SIR: We examined a patient with vascular dementia who developed multiple transient delusions triggered by environmental stimuli. The patient was extremely stimulus-bound. His behavior suggests a potential mechanism for delusions in dementia.
An 82-year-old man presented with a swollen penis. The patient had worsening right heart failure with dependent edema in his genital region. His history was significant for vascular dementia, hypertension, congestive heart failure, and diabetes mellitus.
His wife reported a gradual and progressive decline in his cognition and behavior for several years. During the prior 3 to 4 months, the patient had developed delusions. Coincident with the swelling of his penis, he became preoccupied with sex, believed that women wanted to have sex with him, and remained undressed from his waist down. When observing partially clothed children, he concluded that everyone around him was naked. When his wife changed her appearance, he decided that she was not his wife but an impostor. Upon a mention of his deceased brother, he elaborated a story that his brother was coming and he would wait for him at his door. The patient would hold these beliefs for hours or days.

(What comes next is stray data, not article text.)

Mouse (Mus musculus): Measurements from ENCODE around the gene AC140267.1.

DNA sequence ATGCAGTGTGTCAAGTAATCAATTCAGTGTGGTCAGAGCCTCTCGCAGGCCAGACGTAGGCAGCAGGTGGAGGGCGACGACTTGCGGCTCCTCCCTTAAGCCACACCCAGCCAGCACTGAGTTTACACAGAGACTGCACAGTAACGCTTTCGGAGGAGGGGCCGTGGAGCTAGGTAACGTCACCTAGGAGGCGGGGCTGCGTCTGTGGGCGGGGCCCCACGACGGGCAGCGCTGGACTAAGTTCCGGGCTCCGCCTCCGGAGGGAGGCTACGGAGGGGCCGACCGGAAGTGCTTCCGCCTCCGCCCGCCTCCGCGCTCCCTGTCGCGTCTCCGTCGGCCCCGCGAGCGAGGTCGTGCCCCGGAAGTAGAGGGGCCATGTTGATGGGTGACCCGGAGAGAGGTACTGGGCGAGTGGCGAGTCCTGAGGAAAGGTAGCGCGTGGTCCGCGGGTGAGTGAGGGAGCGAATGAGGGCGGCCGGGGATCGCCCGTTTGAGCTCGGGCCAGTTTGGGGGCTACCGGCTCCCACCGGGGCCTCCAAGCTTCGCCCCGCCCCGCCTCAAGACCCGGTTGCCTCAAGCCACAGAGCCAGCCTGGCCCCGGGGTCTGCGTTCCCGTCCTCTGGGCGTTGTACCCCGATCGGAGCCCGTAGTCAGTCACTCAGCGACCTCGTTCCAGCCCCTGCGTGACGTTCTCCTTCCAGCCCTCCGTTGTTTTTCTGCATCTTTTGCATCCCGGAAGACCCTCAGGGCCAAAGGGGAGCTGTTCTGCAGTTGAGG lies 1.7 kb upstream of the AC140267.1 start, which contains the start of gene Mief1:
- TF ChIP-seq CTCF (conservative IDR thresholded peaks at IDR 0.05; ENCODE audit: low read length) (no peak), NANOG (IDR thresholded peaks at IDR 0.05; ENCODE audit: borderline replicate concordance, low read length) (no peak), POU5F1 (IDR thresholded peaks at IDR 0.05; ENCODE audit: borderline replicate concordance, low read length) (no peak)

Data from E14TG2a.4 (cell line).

On examination, he was attentive but extremely stimulus-bound. During the testing, he would name things that he saw or heard in his environment. Intrusions and perseverations impaired naming, verbal fluency, and most mental status tests. On a verbal learning task, 15-minute recall was 0/10 with numerous intrusions. His constructions were stimulus-bound and his graphomotor sequences were perseverative. He had genital, presacral, and lower-extremity edema. There were no cranial nerve or sensorimotor deficits, except for sensory loss in the lower extremities. His reflexes were normal except for bilateral grasp reflexes. Cranial CT imaging showed extensive deep white matter ischemic changes, especially in subfrontal regions.
After his heart failure resolved, he remained cognitively impaired and prone to delusions. On hearing a televangelist, he became convinced that he would receive a divine visitation. Individuals on television often seemed to him to persist in his hospital room. When an attractive nurse entered the room, he developed the belief that she was secretly in love with him and had known him for 10 years. His delusions partially responded to risperidone 1 mg bid.
We evaluated an unusual patient with multiple delusions triggered by environmental stimuli. The patient was stimulus-bound and showed intrusions and perseverations. His delusions appeared to correspond to "stuck-in-set" perseverations driven by salient stimuli in his environment.1 Frontal lobe disease has produced an "environmental dependency syndrome" of severe stimulus-bound, perseverative behaviors usually manifest as a need to imitate others, use observed objects, or respond to environmental situations.2
A possible neurobiological mechanism for "environmentally dependent" delusions is dysfunction of the mirror neuron system.3 Prefrontal mirror neurons are activated during both observation and imitation of a behavior.4 They are also probably involved in the generation of related "resonance behaviors" in response to observed stimuli.5 Frontal microvascular disease could confabulate delusions through pathological overactivity of mirror neurons that program individuals to respond to environmental events.